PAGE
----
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Thursday, March 21, 2019

Karl du Fresne: Long Bay - a reminder of what we value about living in New Zealand


I’m writing this column in a camping ground at Long Bay, on the Coromandel Peninsula.
It’s Sunday morning. From where our caravan is parked I could almost spit into the sea, if I were of a mind to.

There are bush-covered headlands to the north and south of the bay and pohutukawa trees line the shore. Last night I heard the quintessential New Zealand nocturnal sound of a ruru (morepork) calling.
At the moment the tide is out and I can see kids fossicking on the rocks. The floating platform that people were diving from when we arrived here yesterday is virtually high and dry.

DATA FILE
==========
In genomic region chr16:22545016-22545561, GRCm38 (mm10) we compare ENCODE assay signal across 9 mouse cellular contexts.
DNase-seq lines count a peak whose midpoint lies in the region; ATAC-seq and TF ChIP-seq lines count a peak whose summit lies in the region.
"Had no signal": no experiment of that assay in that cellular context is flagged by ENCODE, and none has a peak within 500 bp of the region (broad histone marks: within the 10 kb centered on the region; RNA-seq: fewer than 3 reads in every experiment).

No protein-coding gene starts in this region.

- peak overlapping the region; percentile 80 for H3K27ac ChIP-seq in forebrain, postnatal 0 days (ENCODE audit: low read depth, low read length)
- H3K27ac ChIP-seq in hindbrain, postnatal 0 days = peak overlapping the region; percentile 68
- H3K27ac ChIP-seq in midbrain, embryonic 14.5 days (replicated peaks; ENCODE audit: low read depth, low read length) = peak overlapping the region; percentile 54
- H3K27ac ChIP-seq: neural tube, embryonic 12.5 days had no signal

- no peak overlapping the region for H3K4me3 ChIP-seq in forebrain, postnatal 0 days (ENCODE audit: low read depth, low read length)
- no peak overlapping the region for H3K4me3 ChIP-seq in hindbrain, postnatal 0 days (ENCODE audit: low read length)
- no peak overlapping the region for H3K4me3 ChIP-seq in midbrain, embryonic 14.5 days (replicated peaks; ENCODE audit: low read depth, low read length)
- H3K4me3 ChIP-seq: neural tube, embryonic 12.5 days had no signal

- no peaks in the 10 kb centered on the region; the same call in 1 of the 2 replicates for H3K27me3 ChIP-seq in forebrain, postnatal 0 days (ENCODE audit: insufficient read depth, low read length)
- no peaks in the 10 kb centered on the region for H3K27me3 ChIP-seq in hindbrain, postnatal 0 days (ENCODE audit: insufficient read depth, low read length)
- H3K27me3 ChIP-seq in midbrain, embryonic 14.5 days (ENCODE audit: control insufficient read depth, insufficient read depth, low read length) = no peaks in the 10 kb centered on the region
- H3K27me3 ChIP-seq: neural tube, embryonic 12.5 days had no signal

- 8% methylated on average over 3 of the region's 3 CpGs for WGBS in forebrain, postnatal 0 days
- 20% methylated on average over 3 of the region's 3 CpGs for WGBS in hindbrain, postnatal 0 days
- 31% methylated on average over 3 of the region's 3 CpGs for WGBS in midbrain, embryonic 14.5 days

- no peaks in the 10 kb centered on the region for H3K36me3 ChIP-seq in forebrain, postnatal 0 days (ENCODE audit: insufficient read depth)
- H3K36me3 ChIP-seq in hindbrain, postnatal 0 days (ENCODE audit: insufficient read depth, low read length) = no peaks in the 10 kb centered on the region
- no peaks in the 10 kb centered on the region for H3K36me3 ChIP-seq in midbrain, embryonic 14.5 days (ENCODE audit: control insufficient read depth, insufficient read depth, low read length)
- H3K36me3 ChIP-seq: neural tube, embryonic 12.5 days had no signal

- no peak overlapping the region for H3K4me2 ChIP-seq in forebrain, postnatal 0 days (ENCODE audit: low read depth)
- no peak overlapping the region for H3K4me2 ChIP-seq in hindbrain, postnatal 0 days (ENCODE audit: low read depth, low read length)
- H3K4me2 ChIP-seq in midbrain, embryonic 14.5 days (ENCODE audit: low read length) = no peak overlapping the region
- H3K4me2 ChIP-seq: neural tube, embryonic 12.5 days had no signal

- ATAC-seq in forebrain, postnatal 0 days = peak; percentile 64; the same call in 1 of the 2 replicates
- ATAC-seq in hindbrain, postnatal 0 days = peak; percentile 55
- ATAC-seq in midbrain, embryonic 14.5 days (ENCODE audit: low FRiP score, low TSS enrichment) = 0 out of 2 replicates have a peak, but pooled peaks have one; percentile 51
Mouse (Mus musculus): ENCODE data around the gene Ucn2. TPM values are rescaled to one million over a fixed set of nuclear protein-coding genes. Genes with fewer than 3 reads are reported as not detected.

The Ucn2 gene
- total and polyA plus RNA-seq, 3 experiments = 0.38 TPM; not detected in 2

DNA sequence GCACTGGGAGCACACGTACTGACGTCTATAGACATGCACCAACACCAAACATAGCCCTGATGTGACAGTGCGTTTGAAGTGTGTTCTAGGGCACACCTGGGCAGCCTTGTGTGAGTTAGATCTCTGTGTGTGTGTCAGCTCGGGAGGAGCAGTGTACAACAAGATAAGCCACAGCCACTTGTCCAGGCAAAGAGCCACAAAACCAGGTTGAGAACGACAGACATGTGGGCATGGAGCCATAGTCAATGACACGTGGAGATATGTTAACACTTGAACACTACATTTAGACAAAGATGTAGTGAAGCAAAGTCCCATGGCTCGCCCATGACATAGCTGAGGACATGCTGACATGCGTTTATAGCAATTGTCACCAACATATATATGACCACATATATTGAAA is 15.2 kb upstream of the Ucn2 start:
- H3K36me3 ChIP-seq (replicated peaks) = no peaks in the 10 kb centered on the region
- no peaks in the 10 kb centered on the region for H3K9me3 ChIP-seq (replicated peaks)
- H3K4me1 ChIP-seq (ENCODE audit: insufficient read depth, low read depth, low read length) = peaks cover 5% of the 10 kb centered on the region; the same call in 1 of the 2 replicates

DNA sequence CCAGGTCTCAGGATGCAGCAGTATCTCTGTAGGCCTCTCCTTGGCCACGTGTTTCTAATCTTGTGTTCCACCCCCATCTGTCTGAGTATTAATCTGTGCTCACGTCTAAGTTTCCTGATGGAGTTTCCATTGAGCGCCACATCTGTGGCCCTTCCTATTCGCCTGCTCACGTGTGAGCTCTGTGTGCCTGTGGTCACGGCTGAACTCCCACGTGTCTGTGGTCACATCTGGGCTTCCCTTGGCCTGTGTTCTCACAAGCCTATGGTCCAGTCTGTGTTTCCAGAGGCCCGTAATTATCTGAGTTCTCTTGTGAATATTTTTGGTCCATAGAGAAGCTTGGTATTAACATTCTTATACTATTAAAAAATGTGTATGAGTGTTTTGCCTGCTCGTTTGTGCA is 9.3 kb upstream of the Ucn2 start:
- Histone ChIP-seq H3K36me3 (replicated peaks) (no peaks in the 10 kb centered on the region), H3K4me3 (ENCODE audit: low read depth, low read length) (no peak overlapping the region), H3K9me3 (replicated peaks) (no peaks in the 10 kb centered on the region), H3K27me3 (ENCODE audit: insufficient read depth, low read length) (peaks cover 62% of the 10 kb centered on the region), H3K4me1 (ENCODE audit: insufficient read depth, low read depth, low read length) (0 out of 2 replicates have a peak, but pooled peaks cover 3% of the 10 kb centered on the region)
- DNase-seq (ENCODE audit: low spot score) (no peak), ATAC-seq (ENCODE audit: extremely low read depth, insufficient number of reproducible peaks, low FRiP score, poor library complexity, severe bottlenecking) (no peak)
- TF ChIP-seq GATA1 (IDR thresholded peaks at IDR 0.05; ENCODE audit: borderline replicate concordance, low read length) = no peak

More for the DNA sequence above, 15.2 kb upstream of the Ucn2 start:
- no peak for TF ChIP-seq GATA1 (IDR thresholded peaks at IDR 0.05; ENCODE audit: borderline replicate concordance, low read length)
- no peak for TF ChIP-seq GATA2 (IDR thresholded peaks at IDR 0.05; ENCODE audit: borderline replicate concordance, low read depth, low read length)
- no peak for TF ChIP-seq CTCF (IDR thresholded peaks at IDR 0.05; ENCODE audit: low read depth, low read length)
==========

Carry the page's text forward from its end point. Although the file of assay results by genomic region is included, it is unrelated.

Earlier this morning I watched a family harvesting cockles. The sea is flat calm, the air is warm and there’s a gentle breeze blowing.
Beyond the bay I can see a string of pretty islands: Motukopake, Motuoruhi and other, smaller ones whose names I don’t know. Somewhere in the distance, hidden in the haze on the other side of the Hauraki Gulf, is Auckland.

Unlike some of the camping grounds my wife and I have stayed in over the past few days, this one is unmistakeably Kiwi. It’s not flash but it’s friendly and it has all the essentials.
Most of our fellow campers are tradies who have done well and bought caravans and boats. Dogs are permitted in the camping ground and behave themselves impeccably, with the exception of the camping ground owner’s one-eyed border collie, which runs in front of the camp’s maintenance ute barking furiously and trying to bite the tyres.

The maintenance man tells me the dog does this only with the camp’s own vehicles, never the guests’, so I suppose it’s okay.